Behind the scenes in architectural design
Cheryl Willard talks about her job as an architectural designer
Looking at the finished product of a well-designed home, it is easy to forget about the initial designing stages. Walking through it, you may admire the attention to detail, the easy flow of such a home or the ingenious use of space.
Have you ever wondered what goes into preparing construction plans for building a home, renovating an existing home or putting on an addition? Cheryl Willard at Cheryl Willard Design in Invermere, B.C., answered a few questions.
Can you explain what you do?
I draw up architectural plans for new homes and renovations to existing homes. These plans are used for construction and to obtain building permits and any variances required. I also branched my company into interiors last year, so we now see projects through right from the beginning to the very end.
Walk me through a typical day on your job.
There is no “typical” day, especially since branching into interior work as well. I might be in the office working on plans, I might be on site, I might be stopping by the workshop to see how any custom items for the homes are coming along, I might be shopping. I need to meet with clients, builders and suppliers. There is also administrative work like phone calls, emails, placing orders and accounting. Or I might be liaising with my assistants. No two days are alike.
What is your proudest work moment?
I am most proud of my work when I get feedback from clients about how well their home is functioning for them, or how thrilled they are with some of the new features. I love it when my clients share my enthusiasm for their project, and I love it when my work has solved vexing problems for them and improved their day-to-day lives.
What is the best compliment your business has been given?
My best compliment came to me indirectly. The daughter of one of my Panorama clients was skiing and happened to be riding the lift with some visitors from Europe. They commented to her that there were lots of lovely homes at Panorama, but their favourite and the one they thought was the most architecturally perfect was certainly not the largest or the newest. They described the location and it was her home! I was very pleased that she enjoyed this compliment.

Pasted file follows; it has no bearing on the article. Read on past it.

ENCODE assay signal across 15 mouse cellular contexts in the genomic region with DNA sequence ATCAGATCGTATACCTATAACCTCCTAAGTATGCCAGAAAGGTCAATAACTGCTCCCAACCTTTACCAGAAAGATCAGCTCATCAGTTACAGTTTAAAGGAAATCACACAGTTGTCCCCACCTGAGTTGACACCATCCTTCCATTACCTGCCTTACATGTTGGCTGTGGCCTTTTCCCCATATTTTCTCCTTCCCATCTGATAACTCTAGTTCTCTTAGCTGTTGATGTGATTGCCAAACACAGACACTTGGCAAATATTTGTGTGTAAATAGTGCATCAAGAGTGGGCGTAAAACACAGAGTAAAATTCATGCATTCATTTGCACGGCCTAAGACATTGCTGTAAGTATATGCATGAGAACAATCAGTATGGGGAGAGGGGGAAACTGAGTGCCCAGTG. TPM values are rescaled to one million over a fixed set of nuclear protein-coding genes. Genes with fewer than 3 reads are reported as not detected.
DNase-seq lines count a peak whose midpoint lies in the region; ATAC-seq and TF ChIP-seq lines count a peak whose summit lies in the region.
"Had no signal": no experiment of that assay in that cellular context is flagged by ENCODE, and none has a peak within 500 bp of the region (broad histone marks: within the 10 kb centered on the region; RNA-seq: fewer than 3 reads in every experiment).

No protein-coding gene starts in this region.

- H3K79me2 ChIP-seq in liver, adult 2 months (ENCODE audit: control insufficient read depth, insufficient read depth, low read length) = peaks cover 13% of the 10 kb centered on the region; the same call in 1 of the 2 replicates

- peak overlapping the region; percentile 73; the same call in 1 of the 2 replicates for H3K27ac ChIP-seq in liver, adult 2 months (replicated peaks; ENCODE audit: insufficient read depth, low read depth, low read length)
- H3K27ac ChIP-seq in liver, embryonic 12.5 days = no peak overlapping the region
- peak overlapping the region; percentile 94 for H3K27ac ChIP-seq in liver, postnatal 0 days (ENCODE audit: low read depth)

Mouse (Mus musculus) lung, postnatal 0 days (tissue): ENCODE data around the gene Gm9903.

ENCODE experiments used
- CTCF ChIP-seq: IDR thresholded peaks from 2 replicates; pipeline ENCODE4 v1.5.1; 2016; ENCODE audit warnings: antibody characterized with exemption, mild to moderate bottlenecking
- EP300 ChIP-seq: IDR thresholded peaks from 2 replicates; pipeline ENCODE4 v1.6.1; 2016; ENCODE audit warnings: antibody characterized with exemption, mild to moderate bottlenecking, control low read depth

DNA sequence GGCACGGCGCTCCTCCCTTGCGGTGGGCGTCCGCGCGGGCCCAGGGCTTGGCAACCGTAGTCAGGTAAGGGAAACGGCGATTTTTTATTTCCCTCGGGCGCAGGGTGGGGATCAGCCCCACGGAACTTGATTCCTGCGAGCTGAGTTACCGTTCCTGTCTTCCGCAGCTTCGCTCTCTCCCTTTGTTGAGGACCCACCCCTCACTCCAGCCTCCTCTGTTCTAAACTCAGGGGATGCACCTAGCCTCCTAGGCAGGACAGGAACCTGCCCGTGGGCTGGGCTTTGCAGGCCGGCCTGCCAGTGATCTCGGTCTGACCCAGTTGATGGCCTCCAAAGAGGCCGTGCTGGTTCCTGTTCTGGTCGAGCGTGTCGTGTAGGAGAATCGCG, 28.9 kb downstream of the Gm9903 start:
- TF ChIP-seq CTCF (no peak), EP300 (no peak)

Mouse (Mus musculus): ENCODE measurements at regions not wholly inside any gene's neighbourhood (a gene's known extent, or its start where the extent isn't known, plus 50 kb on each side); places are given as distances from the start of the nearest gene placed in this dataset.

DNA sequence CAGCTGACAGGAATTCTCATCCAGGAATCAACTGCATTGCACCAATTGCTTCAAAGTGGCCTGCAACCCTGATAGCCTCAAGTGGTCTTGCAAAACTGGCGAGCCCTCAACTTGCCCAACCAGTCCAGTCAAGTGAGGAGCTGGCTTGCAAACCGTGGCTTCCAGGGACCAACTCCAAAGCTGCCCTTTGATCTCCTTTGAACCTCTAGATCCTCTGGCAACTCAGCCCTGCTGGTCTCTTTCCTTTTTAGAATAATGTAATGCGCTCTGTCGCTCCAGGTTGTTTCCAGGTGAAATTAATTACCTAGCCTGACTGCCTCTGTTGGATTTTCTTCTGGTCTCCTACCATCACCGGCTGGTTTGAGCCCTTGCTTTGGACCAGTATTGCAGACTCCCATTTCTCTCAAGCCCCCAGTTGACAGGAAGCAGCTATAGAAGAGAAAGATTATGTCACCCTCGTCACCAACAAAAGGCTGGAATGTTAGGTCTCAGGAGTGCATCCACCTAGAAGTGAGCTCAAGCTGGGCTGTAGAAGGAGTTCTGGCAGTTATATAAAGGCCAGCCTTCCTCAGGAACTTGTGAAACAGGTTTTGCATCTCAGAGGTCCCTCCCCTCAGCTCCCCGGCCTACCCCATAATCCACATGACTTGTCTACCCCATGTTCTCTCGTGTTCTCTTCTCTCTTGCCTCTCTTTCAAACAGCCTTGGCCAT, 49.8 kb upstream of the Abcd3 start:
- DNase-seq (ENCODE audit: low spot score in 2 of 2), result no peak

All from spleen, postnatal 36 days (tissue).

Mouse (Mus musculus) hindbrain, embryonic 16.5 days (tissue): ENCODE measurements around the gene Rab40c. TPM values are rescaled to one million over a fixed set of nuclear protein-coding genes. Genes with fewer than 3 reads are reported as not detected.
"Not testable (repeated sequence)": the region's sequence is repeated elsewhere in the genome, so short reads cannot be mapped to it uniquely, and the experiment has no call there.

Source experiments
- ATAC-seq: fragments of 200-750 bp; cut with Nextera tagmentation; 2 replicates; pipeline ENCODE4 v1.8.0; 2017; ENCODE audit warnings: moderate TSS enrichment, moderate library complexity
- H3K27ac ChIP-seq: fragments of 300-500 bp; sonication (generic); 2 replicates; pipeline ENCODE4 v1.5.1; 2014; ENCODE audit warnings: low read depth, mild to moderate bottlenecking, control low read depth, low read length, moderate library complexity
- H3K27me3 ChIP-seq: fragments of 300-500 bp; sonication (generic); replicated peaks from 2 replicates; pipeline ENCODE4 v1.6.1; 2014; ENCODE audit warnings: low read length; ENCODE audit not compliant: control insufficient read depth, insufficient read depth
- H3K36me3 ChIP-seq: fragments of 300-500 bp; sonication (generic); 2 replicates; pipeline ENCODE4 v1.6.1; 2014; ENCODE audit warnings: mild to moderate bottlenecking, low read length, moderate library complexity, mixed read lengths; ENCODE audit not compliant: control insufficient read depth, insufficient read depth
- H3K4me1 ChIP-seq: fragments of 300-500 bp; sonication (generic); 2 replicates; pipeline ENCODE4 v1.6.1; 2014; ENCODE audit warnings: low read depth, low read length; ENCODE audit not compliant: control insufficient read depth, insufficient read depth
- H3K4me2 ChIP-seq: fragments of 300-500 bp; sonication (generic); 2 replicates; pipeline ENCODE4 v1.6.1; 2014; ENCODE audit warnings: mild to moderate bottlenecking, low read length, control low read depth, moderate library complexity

Who is your design role model?
I have no design role model. My design work is influenced by hundreds of sources and by everything around me, including the beautiful surroundings I am privileged to have as the backdrop for my life. I view each project as an opportunity to do something entirely unique. Design elements of previous projects are never carried forward into new projects. I start with a clean slate every time. I don’t believe designers should have a “signature” style. I think this leads to stale work.
What is the most unique project you have ever taken on?
Extensive renovations to an existing 35-year-old log home at Panorama Resort. At the insistence of the homeowners, this was also my first interior project. The home is a blend of modern and rustic/industrial. We used custom barn wood extensively, which is a look that we will be seeing a lot more of. Not yet complete, the home has turned many heads and was featured in this summer’s Homes and Lifestyles magazine, put out by the Columbia Valley Pioneer.
Is there anything else you would like to add?
While the job sounds fun and glamorous, those few moments are tempered by a LOT of hard work. Running a business in a resort town is never easy. During the summer months, I work a six-or-seven day week, and the lights in my office often go out at midnight. The deadlines are very stressful, and the construction business is fast-paced and constantly demanding. In addition, our Invermere economy closely follows that of Calgary, so if Calgary goes into a major downturn, Invermere nearly shuts down. I admire the small business owners in Invermere who have managed to stay afloat over many years. This is no small feat.